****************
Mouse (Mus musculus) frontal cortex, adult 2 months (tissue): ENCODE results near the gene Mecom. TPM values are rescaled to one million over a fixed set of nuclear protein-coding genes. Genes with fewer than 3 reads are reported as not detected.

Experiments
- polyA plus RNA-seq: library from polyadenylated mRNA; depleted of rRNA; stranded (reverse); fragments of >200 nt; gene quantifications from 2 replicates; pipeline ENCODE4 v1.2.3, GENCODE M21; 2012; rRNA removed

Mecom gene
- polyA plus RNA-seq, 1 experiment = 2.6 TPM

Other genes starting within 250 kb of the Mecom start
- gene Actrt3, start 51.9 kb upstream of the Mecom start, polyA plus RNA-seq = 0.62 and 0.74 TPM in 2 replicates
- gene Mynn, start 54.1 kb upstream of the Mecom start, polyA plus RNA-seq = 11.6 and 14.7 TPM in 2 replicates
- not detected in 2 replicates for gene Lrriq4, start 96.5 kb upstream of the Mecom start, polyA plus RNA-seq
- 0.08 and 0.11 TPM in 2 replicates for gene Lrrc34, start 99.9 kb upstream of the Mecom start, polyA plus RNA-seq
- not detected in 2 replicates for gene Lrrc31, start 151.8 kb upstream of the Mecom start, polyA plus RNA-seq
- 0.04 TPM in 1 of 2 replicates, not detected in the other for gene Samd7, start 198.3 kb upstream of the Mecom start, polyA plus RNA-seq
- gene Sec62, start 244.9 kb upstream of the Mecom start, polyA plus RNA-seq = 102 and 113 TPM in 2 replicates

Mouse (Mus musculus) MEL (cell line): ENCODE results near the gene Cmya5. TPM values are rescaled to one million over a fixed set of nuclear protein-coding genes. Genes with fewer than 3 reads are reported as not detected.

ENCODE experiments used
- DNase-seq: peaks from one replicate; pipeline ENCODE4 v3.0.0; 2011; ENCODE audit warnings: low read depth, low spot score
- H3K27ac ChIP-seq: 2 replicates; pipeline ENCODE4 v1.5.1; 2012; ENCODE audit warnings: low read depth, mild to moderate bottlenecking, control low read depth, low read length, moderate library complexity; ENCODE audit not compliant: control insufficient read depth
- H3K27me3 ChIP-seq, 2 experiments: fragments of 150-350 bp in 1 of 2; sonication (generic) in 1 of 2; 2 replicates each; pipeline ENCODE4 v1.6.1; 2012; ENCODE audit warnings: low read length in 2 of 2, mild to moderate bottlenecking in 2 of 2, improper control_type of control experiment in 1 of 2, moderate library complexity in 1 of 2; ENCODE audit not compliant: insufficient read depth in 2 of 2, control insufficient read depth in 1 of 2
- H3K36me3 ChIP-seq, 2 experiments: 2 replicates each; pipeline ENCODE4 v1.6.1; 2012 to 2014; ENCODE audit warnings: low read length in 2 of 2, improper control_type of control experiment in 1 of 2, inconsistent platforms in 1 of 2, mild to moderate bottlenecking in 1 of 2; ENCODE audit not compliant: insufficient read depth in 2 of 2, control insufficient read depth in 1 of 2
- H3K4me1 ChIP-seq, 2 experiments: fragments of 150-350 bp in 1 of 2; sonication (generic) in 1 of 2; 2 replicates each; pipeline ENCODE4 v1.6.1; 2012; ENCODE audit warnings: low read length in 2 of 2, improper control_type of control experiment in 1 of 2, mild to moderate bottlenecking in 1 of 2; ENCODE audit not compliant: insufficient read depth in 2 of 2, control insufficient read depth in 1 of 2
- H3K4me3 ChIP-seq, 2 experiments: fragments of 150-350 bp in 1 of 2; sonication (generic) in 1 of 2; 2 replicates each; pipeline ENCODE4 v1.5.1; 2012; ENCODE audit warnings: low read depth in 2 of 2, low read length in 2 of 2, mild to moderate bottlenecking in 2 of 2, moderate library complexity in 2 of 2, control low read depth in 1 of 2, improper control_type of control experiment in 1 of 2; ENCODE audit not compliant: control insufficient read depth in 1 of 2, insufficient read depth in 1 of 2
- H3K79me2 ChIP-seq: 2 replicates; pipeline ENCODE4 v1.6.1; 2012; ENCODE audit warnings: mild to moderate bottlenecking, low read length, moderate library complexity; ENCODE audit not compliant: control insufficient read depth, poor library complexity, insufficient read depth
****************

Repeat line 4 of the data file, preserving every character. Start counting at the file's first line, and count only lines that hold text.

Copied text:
Mecom gene